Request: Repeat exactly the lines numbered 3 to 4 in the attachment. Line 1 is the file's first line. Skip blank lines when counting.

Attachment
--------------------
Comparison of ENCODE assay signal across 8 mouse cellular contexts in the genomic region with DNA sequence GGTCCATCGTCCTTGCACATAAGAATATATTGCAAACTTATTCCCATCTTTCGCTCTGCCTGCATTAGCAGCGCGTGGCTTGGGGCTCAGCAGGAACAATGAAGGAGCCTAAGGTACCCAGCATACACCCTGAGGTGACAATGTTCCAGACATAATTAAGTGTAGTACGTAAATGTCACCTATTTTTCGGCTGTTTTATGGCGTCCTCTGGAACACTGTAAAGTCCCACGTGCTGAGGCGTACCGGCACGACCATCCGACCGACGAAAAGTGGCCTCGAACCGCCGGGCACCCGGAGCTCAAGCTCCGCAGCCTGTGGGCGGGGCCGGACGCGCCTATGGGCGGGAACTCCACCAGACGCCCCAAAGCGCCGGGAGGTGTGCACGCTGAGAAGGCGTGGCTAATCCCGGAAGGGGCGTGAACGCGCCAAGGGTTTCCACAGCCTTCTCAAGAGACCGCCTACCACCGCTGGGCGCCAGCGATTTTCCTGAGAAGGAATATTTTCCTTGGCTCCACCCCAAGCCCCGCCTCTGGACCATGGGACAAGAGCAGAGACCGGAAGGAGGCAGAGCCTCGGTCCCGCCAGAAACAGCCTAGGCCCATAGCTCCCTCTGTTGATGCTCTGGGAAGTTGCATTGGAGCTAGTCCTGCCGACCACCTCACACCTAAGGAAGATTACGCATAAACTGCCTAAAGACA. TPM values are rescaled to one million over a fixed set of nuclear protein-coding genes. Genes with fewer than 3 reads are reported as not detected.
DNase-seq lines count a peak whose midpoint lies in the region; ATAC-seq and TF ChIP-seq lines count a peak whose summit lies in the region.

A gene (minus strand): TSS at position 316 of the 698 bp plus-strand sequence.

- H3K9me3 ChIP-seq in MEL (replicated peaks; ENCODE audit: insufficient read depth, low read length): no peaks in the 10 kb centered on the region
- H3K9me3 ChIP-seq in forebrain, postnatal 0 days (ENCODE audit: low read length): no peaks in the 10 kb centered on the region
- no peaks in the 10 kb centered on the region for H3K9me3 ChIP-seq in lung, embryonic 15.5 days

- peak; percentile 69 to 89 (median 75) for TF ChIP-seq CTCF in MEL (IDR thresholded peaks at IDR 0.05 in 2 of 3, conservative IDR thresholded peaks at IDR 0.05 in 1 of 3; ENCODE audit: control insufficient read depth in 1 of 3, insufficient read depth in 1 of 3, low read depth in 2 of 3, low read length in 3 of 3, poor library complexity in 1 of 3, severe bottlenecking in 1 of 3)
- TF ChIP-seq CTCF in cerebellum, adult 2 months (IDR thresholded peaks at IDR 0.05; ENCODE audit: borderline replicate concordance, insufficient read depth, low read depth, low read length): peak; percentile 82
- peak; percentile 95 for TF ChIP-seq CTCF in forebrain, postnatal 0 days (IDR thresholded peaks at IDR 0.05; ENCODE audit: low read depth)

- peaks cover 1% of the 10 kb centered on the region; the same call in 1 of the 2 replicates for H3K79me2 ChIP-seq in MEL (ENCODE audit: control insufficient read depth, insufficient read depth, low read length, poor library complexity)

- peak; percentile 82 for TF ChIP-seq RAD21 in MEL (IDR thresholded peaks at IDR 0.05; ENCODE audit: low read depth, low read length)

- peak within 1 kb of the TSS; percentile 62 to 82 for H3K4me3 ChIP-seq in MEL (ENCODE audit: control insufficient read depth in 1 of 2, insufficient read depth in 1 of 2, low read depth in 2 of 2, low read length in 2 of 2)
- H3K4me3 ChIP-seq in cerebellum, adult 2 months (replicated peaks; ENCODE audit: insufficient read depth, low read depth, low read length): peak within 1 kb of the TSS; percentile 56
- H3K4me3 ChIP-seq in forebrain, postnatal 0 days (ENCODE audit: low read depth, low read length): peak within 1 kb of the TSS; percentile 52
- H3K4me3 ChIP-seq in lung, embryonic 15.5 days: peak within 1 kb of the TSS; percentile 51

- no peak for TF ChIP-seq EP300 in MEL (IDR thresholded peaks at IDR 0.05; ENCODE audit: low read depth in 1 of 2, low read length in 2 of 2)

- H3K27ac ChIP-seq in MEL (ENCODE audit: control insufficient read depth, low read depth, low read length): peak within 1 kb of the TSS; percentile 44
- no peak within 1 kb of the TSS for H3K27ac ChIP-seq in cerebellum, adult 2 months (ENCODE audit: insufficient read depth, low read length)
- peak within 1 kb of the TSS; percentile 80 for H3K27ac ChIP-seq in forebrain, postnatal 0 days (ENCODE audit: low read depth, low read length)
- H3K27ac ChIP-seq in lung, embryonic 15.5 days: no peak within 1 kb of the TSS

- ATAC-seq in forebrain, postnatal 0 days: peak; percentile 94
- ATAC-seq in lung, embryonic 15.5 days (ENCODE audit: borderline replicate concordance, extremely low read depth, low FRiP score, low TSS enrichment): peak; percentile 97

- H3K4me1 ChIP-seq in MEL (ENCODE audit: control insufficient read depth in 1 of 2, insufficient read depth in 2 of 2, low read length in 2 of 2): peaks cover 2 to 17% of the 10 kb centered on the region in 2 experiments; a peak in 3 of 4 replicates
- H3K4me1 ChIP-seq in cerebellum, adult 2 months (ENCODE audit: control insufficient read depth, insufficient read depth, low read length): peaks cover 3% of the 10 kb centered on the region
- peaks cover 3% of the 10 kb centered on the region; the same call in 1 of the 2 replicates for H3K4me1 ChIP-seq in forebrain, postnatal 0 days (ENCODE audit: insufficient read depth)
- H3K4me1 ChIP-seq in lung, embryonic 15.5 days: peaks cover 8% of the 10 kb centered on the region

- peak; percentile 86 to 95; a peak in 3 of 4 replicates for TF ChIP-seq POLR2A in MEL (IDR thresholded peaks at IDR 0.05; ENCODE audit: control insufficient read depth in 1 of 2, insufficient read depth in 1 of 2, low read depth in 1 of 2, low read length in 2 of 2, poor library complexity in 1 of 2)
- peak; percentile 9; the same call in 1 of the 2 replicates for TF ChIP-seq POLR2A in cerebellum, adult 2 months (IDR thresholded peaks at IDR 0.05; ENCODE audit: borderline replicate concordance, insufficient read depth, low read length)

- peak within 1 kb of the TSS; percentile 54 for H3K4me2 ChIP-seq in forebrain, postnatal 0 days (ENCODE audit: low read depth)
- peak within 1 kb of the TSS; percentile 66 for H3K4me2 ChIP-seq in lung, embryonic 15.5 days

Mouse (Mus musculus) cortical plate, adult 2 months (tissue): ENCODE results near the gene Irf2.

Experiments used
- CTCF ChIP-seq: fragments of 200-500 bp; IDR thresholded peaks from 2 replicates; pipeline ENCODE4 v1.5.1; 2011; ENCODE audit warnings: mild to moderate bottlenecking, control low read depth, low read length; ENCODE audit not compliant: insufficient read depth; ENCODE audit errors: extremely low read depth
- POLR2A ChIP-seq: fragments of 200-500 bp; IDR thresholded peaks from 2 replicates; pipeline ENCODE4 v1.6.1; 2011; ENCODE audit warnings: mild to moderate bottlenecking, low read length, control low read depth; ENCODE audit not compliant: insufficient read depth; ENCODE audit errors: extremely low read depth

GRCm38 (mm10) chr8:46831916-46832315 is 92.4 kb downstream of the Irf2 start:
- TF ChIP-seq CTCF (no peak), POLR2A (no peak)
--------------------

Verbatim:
A gene (minus strand): TSS at position 316 of the 698 bp plus-strand sequence.

- H3K9me3 ChIP-seq in MEL (replicated peaks; ENCODE audit: insufficient read depth, low read length): no peaks in the 10 kb centered on the region